The other day I decided to fire up the ole Nintendo 64 and try out that nostalgia thing I’ve heard so much about from the internet. I decided to play one of my old favorites: Rareware’s Perfect Dark, and I noticed a design choice that had been overlooked by myself–even after countless hours of gameplay–and seemingly by the internet as a whole.
For anyone that has played Perfect Dark, the “Farsight XR-20” gun is probably one of the first elements of the game that they remember when reminiscing. The Farsight is a piece of alien technology that allows the player to aim through walls and shoot enemies anywhere in the level for a one-hit kill. In single-player, it’s a powerful gun that’s a lot of fun to mess with. With a little practice in aiming, you can pick anyone off in the level from a safe point.
But in multi-player, it seems like it’s cheap as hell. It’s no fun to get immediately killed by some jerk on the other side of the map you can’t even see. I’m sure in many circles of friends, the Farsight was banned from multiplayer matches. But Rare may have accounted for this potential imbalance.
When aiming with the Farsight, the walls and floors suddenly change into these futuristic, psychedelic colors. It not only fits with the idea of the gun being alien technology that can see through walls, BUT–more importantly–it makes it very obvious when someone is aiming with the Farsight. Even the most scrupulous players who refuse to screen-look can’t ignore the bright flashing colors emanating from their opponent’s screen. With the knowledge that someone is trying to pick people off with the Farsight the other players have the chance to wiggle around and try and outrun their friend’s slow-moving cross-hairs. Thanks to this clever, out-of-the-box kind of idea, the split-screen element of the game can be key to a player’s survival.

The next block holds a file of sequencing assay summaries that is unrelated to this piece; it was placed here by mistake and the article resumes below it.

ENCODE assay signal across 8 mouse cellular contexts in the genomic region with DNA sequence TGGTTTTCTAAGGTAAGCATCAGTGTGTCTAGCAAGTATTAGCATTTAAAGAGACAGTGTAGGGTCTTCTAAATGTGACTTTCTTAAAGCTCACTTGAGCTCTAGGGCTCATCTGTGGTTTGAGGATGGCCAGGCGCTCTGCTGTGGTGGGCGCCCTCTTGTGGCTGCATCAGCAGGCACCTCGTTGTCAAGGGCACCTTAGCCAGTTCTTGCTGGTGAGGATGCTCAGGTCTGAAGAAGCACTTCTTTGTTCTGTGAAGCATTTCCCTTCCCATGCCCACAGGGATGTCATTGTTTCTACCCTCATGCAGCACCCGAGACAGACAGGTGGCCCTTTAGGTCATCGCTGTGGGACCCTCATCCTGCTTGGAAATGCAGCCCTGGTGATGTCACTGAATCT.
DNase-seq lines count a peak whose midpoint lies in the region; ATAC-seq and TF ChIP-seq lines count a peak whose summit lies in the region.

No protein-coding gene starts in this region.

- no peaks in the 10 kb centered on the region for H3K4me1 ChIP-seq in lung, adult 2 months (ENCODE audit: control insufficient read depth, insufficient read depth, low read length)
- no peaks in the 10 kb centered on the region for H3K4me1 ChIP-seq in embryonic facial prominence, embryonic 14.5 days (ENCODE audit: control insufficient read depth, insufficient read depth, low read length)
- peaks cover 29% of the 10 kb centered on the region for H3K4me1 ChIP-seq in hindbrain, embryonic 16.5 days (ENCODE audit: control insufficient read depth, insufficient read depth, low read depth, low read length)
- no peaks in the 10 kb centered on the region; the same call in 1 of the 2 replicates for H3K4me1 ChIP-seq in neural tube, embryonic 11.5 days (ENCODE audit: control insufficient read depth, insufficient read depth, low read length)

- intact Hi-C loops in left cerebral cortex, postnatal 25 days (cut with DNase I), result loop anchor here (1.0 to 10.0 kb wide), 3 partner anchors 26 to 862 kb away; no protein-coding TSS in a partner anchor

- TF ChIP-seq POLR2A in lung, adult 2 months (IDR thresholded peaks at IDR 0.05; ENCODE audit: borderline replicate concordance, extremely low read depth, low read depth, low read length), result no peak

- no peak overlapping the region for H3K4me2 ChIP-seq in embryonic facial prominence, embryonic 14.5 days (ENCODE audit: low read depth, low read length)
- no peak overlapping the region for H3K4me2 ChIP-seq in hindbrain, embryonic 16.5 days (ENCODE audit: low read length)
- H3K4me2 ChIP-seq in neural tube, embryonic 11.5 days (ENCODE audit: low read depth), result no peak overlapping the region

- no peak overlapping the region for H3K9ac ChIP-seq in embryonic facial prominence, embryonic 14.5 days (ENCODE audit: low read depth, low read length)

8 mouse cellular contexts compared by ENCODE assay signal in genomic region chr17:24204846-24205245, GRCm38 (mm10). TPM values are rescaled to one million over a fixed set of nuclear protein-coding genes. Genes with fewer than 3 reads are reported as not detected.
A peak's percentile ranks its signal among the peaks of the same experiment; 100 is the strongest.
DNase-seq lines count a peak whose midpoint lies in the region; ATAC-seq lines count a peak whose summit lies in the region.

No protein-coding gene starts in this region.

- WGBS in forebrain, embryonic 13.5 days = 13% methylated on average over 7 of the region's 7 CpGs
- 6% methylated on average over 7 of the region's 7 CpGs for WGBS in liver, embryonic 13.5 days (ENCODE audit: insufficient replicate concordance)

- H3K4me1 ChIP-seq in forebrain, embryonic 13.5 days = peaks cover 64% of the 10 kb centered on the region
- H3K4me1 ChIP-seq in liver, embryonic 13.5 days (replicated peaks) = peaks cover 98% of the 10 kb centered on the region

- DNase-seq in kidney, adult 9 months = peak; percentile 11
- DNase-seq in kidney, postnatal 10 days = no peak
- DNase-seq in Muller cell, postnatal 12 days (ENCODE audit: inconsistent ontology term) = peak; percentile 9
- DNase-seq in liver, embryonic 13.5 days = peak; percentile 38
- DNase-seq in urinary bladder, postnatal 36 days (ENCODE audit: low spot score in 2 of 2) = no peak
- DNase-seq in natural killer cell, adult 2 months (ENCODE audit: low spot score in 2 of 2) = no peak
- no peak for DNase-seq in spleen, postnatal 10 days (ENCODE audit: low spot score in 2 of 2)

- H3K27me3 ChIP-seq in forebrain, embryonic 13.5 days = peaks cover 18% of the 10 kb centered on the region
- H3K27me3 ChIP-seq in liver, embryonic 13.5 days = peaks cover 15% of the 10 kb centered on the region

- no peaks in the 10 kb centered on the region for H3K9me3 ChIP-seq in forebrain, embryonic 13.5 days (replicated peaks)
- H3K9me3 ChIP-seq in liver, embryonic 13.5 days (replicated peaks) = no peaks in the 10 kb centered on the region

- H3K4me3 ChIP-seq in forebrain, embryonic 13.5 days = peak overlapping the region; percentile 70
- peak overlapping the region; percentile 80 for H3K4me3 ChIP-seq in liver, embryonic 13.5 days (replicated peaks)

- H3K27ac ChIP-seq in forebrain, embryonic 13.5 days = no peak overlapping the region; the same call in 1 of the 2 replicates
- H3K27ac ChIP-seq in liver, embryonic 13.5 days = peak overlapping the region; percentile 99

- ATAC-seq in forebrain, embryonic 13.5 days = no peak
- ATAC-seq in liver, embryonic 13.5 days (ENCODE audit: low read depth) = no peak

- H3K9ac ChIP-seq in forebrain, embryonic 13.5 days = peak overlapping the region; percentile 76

It’s still up for debate whether or not the Farsight is overpowered, but this subtle, semi-4th-wall-breaking choice by Rare allows an extremely powerful single-player gun to transform into a manageable multi-player weapon without any actual changes to the gun itself. The balancing happens outside of the screen and in the player’s hands, which is pretty impressive.
I’d try and put some overarching theme here about game design and the importance of lateral thinking or something, but really, let’s be honest, I doubt many game design issues could be solved as simply and creatively as this one was. But if you make games or do anything creative at all, don’t let it stop you from trying next time you run into a problem! Give your crazy idea shot anyway. You never know what might end up working. In the meantime, let’s all remember things from the past. Back when things were simpler and we were carefree. Hey, what about Palm Pilots? Or Pogs? Sega Genesis. The Assassination of Archduke Ferdinand. The Great Chicago Fire of 1871. Sorry, I’m still getting used to this nostalgia thing. I’ll keep at it. Thanks for reading goodbye.